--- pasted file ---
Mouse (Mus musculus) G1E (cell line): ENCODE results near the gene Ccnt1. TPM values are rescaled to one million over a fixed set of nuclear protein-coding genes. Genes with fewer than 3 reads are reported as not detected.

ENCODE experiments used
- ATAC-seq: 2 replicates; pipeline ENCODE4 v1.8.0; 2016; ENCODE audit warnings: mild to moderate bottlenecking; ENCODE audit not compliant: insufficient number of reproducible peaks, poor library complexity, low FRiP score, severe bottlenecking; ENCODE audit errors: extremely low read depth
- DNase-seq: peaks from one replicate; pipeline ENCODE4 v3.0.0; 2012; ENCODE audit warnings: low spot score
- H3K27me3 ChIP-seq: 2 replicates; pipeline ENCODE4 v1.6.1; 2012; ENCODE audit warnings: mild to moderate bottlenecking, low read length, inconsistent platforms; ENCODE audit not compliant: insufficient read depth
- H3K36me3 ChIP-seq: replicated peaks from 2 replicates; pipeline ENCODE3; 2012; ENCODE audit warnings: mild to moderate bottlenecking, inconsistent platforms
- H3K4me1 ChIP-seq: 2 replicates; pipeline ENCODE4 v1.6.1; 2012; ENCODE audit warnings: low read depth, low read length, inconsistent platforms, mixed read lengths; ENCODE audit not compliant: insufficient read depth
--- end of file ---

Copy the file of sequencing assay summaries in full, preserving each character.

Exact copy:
Mouse (Mus musculus) G1E (cell line): ENCODE results near the gene Ccnt1. TPM values are rescaled to one million over a fixed set of nuclear protein-coding genes. Genes with fewer than 3 reads are reported as not detected.

ENCODE experiments used
- ATAC-seq: 2 replicates; pipeline ENCODE4 v1.8.0; 2016; ENCODE audit warnings: mild to moderate bottlenecking; ENCODE audit not compliant: insufficient number of reproducible peaks, poor library complexity, low FRiP score, severe bottlenecking; ENCODE audit errors: extremely low read depth
- DNase-seq: peaks from one replicate; pipeline ENCODE4 v3.0.0; 2012; ENCODE audit warnings: low spot score
- H3K27me3 ChIP-seq: 2 replicates; pipeline ENCODE4 v1.6.1; 2012; ENCODE audit warnings: mild to moderate bottlenecking, low read length, inconsistent platforms; ENCODE audit not compliant: insufficient read depth
- H3K36me3 ChIP-seq: replicated peaks from 2 replicates; pipeline ENCODE3; 2012; ENCODE audit warnings: mild to moderate bottlenecking, inconsistent platforms
- H3K4me1 ChIP-seq: 2 replicates; pipeline ENCODE4 v1.6.1; 2012; ENCODE audit warnings: low read depth, low read length, inconsistent platforms, mixed read lengths; ENCODE audit not compliant: insufficient read depth